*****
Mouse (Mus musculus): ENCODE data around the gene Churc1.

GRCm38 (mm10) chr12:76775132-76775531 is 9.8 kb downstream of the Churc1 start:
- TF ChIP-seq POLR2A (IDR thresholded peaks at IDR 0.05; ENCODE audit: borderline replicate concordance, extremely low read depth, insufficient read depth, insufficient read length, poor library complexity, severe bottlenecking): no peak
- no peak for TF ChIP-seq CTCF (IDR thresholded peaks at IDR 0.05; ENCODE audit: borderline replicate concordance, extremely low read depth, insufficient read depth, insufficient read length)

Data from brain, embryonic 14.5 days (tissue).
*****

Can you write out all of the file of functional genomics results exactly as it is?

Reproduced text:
Mouse (Mus musculus): ENCODE data around the gene Churc1.

GRCm38 (mm10) chr12:76775132-76775531 is 9.8 kb downstream of the Churc1 start:
- TF ChIP-seq POLR2A (IDR thresholded peaks at IDR 0.05; ENCODE audit: borderline replicate concordance, extremely low read depth, insufficient read depth, insufficient read length, poor library complexity, severe bottlenecking): no peak
- no peak for TF ChIP-seq CTCF (IDR thresholded peaks at IDR 0.05; ENCODE audit: borderline replicate concordance, extremely low read depth, insufficient read depth, insufficient read length)

Data from brain, embryonic 14.5 days (tissue).